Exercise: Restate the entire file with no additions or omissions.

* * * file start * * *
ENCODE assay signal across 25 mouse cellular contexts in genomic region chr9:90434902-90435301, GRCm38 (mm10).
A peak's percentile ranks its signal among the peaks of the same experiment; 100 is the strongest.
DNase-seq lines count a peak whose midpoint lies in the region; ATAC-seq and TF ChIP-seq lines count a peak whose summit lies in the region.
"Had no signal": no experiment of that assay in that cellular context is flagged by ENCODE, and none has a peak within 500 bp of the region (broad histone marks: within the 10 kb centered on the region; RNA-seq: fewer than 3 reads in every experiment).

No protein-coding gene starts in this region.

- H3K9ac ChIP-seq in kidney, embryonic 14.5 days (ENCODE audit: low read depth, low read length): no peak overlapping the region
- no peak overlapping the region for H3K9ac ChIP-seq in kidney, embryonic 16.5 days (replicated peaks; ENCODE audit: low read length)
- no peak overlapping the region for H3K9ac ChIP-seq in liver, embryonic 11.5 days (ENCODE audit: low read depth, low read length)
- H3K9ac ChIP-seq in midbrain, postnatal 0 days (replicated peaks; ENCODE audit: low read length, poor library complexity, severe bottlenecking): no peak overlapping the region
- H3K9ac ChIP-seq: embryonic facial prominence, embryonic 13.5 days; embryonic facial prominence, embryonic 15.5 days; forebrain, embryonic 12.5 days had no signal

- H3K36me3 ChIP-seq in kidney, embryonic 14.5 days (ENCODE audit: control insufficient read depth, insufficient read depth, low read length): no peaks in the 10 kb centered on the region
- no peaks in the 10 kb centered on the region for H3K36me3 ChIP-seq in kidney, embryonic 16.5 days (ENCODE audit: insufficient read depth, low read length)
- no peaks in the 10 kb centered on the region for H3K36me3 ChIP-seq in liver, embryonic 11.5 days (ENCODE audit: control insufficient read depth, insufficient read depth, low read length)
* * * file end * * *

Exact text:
ENCODE assay signal across 25 mouse cellular contexts in genomic region chr9:90434902-90435301, GRCm38 (mm10).
A peak's percentile ranks its signal among the peaks of the same experiment; 100 is the strongest.
DNase-seq lines count a peak whose midpoint lies in the region; ATAC-seq and TF ChIP-seq lines count a peak whose summit lies in the region.
"Had no signal": no experiment of that assay in that cellular context is flagged by ENCODE, and none has a peak within 500 bp of the region (broad histone marks: within the 10 kb centered on the region; RNA-seq: fewer than 3 reads in every experiment).

No protein-coding gene starts in this region.

- H3K9ac ChIP-seq in kidney, embryonic 14.5 days (ENCODE audit: low read depth, low read length): no peak overlapping the region
- no peak overlapping the region for H3K9ac ChIP-seq in kidney, embryonic 16.5 days (replicated peaks; ENCODE audit: low read length)
- no peak overlapping the region for H3K9ac ChIP-seq in liver, embryonic 11.5 days (ENCODE audit: low read depth, low read length)
- H3K9ac ChIP-seq in midbrain, postnatal 0 days (replicated peaks; ENCODE audit: low read length, poor library complexity, severe bottlenecking): no peak overlapping the region
- H3K9ac ChIP-seq: embryonic facial prominence, embryonic 13.5 days; embryonic facial prominence, embryonic 15.5 days; forebrain, embryonic 12.5 days had no signal

- H3K36me3 ChIP-seq in kidney, embryonic 14.5 days (ENCODE audit: control insufficient read depth, insufficient read depth, low read length): no peaks in the 10 kb centered on the region
- no peaks in the 10 kb centered on the region for H3K36me3 ChIP-seq in kidney, embryonic 16.5 days (ENCODE audit: insufficient read depth, low read length)
- no peaks in the 10 kb centered on the region for H3K36me3 ChIP-seq in liver, embryonic 11.5 days (ENCODE audit: control insufficient read depth, insufficient read depth, low read length)